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story.lead_photo.caption Milo H. Walz was employed as a bookbinder in Jefferson City when he was drafted into the Army during World War I. He deployed to France during the war and served with a field artillery regiment. Photo by Submitted photo

The Milo H. Walz Sr. name is a memory woven into the fabric of communities throughout Mid-Missouri. As a well-known, successful and honest businessman, years before his commercial endeavors and investment of hard work yielded appreciable financial returns, Walz joined thousands of his fellow Missourians and countrymen called to serve overseas in World War I.

Born Jan. 19, 1894, in Jefferson City, Walz's father was "connected with the furniture and undertaking business," James E. Ford wrote in the 1938 book "The History of Jefferson City." Ford also noted when the younger Walz finished school, he "worked in the plant of the Hugh Stephens Printing Company as a bookbinder."

Shortly after the U.S. entered WWI, Walz was required to register for the military draft June 5, 1917. Several months later, the 23-year-old left his job as a bookbinder when his number was selected during a draft lottery, followed by his induction into the U.S. Army on Feb. 26, 1918.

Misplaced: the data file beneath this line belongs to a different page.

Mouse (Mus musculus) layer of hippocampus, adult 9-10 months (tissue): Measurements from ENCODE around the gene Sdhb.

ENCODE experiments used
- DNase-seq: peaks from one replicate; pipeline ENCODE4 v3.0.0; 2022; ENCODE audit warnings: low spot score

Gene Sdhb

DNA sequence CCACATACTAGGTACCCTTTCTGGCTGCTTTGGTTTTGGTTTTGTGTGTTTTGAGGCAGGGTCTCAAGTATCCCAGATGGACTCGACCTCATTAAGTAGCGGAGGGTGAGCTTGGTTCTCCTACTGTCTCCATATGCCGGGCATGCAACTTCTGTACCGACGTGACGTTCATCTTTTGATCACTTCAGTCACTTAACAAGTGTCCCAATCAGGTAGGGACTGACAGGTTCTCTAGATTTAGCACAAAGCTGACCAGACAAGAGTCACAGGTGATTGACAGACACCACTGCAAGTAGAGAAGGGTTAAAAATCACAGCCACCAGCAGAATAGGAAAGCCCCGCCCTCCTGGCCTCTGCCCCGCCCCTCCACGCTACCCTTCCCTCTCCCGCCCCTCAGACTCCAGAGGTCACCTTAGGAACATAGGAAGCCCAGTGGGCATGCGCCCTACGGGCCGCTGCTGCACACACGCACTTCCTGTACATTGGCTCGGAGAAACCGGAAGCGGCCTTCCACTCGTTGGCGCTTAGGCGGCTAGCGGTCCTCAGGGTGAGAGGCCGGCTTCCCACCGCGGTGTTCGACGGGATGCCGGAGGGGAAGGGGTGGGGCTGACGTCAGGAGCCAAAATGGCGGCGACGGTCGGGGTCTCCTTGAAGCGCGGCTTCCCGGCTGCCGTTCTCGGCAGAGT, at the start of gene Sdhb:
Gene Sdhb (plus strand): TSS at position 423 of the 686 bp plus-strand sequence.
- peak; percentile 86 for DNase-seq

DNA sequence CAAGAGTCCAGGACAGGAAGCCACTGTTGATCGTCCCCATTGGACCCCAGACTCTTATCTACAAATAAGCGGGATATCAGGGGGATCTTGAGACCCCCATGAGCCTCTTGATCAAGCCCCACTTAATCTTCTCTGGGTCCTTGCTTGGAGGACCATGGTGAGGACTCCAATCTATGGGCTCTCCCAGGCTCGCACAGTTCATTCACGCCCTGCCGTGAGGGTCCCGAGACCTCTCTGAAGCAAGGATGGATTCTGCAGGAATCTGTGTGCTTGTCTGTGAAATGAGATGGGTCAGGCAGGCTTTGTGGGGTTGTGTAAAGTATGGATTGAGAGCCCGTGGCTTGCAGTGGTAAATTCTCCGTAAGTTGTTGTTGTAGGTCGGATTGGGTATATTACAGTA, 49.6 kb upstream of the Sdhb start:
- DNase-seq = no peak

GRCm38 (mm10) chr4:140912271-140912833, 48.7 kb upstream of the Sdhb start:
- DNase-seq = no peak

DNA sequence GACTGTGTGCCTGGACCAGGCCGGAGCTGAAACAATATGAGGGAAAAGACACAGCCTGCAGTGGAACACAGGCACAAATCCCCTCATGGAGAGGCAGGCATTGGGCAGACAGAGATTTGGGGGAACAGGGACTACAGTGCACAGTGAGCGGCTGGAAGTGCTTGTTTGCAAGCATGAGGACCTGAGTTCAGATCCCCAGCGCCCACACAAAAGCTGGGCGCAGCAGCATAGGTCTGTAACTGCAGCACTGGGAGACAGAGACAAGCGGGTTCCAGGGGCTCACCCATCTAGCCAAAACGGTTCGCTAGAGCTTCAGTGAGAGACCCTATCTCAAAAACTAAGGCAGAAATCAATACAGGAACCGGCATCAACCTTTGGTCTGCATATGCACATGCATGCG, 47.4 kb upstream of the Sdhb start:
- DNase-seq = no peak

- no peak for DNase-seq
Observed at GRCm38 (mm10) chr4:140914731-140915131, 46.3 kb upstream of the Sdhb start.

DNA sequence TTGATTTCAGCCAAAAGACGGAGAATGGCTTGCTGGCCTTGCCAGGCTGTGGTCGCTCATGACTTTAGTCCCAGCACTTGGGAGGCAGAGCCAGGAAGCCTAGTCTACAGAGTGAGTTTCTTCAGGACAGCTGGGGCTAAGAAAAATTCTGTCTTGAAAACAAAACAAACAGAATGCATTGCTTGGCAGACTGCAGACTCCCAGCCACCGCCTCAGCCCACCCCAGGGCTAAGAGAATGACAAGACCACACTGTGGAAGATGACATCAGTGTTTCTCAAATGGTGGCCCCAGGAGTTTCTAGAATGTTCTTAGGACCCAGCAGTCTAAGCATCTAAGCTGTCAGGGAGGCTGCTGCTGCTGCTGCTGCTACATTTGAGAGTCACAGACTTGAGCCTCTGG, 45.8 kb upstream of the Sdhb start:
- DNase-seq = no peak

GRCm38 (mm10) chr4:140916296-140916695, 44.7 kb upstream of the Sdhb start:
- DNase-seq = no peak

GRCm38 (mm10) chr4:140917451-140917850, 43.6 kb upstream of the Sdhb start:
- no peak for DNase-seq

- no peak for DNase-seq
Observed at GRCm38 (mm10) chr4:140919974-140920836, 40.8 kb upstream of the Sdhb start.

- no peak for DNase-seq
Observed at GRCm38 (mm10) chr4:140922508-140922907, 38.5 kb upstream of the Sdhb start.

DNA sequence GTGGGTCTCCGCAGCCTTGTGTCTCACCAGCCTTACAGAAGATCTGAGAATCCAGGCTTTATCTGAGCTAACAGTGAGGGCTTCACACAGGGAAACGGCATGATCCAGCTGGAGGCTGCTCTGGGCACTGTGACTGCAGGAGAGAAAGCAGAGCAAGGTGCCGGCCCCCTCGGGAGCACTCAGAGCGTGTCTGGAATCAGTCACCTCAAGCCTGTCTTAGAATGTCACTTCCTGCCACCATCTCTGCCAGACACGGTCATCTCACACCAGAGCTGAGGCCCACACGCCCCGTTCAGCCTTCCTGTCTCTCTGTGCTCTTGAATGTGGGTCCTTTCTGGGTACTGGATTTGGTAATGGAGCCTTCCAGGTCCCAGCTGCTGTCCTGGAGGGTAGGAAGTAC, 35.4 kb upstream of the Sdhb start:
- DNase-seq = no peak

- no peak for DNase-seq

He then traveled by train to Camp Funston, Kansas, to begin his initial military training. During this period, he received assignment to Battery A, 342nd Field Artillery Regiment of the 89th Division. His regiment had been organized at Camp Funston on Sept. 5, 1917, and comprised of young men largely from rural areas of several counties throughout the state.

It was not long after Walz reported to his battery that "training began more intensively when service practice took place on the target range: first with three inch guns and later with 4.7 (inch) Howitzers," Robert Walston Chubb, regimental historian, wrote in his 1921 book "Regimental History, 342nd Field Artillery, 89th Division."

Chubb explained, "When the regiment left Camp Funston on June 3rd, 1918, it was considerably below strength, having contributed an average of 100 men a month to replacement detachments, during the previous five months."

Preparing for their overseas departure while at Camp Mills on Long Island, New York, Walz and the soldiers of the regiment spent the next three weeks receiving equipment and training alongside about 300 new recruits. On June 28, 1918, the regiment departed the East Coast aboard the British transport "Justicia."

Following their arrival in Liverpool, England, on July 10, 1918, the next three days were spent traveling by foot, ship and train to the destination of Le Havre, France. A few days later, the regiment was issued a battery of 1915 model Schneider 155-millimeter Howitzers, training with the weapons for the next several weeks.

Walz received his introduction to the fierce realities of warfare when the regiment began firing artillery in the latter days of September. Although Battery A, to which Walz assigned, survived this period relatively unscathed, four soldiers in Battery D were killed and eight wounded by German artillery on the evening of Sept. 25, 1918.